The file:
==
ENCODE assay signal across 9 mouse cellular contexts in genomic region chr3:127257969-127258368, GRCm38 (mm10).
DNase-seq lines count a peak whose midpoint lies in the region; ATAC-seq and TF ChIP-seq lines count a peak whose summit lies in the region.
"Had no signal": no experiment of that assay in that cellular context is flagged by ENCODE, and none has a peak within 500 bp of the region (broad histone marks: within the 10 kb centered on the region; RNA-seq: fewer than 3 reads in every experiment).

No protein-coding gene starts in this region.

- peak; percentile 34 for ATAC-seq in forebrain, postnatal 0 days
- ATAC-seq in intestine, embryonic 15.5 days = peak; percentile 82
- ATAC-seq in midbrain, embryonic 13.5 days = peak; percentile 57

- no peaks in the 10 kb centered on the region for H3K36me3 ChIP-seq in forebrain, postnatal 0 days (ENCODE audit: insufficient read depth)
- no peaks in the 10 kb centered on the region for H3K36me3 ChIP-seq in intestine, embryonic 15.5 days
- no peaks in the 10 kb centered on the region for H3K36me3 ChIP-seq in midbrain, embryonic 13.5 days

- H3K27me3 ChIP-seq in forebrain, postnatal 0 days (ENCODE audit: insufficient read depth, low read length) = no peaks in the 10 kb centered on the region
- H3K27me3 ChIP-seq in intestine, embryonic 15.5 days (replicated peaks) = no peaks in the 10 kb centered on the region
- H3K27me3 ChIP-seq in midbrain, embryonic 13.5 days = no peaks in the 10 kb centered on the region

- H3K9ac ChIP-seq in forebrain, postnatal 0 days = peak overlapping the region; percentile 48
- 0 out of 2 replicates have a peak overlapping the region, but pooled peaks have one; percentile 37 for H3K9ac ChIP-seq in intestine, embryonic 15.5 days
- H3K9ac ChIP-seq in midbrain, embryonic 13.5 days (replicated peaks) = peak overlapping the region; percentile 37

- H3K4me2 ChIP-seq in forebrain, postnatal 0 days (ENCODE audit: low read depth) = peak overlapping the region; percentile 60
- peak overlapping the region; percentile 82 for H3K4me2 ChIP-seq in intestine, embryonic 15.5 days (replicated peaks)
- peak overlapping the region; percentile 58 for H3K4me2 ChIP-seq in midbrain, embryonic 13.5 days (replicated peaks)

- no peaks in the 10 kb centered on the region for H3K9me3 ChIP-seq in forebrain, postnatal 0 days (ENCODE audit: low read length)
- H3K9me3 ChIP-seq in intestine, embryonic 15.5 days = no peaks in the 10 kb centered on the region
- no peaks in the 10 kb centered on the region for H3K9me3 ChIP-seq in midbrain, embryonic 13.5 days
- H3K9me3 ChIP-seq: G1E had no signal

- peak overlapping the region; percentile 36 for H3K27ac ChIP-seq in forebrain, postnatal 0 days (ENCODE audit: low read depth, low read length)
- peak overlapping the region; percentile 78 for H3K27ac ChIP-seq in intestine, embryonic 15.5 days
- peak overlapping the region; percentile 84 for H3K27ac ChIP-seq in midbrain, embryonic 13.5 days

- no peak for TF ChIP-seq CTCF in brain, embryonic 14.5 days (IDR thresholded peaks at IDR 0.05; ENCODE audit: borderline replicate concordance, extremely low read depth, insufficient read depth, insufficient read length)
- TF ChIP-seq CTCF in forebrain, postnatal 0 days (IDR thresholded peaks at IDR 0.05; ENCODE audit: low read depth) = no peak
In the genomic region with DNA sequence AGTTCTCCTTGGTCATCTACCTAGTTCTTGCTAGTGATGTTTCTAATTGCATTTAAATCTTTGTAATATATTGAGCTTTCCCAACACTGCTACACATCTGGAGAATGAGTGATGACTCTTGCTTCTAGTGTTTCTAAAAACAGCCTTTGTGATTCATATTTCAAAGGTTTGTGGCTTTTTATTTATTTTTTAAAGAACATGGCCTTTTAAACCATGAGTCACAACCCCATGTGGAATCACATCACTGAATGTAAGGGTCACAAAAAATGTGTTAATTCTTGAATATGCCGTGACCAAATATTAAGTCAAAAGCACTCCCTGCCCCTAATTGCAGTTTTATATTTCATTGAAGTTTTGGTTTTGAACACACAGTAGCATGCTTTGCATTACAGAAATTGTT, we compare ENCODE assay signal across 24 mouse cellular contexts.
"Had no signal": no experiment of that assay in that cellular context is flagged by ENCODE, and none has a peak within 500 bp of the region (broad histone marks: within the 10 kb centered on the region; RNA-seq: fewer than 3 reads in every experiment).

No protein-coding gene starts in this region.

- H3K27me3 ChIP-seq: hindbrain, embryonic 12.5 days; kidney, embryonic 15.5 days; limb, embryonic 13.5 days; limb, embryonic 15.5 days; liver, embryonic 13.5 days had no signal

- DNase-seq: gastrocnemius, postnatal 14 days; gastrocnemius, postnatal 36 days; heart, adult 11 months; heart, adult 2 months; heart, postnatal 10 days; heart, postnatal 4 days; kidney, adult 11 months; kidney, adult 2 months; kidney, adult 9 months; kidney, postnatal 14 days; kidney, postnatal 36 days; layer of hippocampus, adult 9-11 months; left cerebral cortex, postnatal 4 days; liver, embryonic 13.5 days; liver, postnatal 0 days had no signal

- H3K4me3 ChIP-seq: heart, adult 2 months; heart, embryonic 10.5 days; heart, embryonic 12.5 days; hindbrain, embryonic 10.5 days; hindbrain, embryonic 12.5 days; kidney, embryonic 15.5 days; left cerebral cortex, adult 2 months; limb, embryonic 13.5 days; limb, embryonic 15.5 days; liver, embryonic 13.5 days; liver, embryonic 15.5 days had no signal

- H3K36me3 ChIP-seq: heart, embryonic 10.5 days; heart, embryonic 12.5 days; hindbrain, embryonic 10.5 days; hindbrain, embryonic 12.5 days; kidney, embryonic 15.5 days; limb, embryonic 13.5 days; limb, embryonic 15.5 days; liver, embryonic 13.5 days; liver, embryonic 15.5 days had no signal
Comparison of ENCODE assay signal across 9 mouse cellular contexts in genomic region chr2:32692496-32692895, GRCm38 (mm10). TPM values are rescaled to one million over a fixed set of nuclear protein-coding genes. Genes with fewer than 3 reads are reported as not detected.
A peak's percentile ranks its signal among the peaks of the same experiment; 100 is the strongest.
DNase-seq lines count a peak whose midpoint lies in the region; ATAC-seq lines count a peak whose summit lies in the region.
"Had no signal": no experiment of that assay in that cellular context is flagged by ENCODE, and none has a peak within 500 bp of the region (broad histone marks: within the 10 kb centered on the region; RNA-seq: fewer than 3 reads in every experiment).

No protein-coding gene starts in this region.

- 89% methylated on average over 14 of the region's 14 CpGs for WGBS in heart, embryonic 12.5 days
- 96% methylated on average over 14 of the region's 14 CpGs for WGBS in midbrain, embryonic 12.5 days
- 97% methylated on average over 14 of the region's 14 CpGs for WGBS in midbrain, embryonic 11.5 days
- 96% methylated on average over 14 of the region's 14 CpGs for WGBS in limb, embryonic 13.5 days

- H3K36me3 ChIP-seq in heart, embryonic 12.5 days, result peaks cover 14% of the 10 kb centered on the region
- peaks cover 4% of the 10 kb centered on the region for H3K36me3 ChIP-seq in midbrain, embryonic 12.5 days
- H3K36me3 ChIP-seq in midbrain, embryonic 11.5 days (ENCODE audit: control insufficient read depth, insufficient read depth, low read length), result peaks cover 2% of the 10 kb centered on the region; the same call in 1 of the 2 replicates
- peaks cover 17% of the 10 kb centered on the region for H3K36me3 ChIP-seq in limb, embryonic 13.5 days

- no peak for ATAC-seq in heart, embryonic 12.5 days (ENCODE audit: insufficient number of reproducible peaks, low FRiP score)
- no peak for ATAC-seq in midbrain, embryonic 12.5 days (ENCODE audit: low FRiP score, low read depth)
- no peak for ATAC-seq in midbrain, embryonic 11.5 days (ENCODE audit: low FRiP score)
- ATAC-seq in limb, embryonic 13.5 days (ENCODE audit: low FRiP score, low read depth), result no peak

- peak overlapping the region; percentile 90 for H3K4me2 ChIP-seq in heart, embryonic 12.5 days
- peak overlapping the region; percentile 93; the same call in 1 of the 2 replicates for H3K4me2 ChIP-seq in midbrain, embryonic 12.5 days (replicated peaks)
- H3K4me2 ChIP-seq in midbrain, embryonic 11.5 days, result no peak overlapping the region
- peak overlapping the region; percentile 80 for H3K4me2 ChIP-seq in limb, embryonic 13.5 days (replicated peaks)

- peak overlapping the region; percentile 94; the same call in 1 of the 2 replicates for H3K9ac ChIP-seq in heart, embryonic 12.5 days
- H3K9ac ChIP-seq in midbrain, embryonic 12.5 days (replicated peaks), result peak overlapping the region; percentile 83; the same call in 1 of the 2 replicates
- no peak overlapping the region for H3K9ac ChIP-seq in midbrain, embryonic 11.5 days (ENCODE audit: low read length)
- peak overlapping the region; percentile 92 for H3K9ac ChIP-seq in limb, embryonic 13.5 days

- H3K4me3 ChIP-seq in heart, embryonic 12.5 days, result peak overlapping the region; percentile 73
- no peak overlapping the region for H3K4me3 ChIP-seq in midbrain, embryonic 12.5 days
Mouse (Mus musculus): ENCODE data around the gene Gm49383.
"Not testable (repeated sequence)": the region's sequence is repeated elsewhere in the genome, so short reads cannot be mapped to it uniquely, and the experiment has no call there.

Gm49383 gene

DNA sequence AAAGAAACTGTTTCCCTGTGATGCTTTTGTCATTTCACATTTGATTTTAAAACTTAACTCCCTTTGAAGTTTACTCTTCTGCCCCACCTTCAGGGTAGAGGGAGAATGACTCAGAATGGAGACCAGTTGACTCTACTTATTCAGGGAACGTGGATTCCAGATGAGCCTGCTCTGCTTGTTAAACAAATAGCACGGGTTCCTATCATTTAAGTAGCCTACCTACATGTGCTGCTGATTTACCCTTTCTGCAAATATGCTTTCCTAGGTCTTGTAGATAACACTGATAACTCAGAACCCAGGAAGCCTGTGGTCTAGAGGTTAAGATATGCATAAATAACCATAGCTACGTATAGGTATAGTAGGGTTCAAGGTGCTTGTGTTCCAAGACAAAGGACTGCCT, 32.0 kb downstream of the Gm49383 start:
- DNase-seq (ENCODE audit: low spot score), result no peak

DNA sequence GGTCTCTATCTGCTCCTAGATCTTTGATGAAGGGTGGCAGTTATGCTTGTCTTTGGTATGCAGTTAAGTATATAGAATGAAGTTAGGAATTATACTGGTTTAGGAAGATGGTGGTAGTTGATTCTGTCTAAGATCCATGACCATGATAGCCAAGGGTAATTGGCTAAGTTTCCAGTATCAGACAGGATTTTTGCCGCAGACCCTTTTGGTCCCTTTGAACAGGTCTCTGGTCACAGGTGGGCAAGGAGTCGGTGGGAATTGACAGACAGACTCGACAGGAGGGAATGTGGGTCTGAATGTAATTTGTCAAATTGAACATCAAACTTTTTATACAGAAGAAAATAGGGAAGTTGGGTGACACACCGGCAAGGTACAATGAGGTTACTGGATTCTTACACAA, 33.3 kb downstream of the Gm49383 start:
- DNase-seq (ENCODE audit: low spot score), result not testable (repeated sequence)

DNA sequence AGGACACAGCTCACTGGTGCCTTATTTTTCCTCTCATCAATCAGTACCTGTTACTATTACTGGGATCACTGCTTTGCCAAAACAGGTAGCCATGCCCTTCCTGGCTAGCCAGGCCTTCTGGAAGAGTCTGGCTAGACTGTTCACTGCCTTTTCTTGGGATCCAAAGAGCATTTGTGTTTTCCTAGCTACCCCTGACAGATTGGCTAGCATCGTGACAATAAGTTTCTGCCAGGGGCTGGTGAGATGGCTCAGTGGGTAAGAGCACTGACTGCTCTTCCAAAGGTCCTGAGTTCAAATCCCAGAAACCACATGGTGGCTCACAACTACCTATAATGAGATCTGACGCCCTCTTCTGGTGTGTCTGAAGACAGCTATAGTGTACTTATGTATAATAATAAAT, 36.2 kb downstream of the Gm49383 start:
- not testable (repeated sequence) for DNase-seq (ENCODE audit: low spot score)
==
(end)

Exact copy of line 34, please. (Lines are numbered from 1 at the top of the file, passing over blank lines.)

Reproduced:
- H3K4me3 ChIP-seq: heart, adult 2 months; heart, embryonic 10.5 days; heart, embryonic 12.5 days; hindbrain, embryonic 10.5 days; hindbrain, embryonic 12.5 days; kidney, embryonic 15.5 days; left cerebral cortex, adult 2 months; limb, embryonic 13.5 days; limb, embryonic 15.5 days; liver, embryonic 13.5 days; liver, embryonic 15.5 days had no signal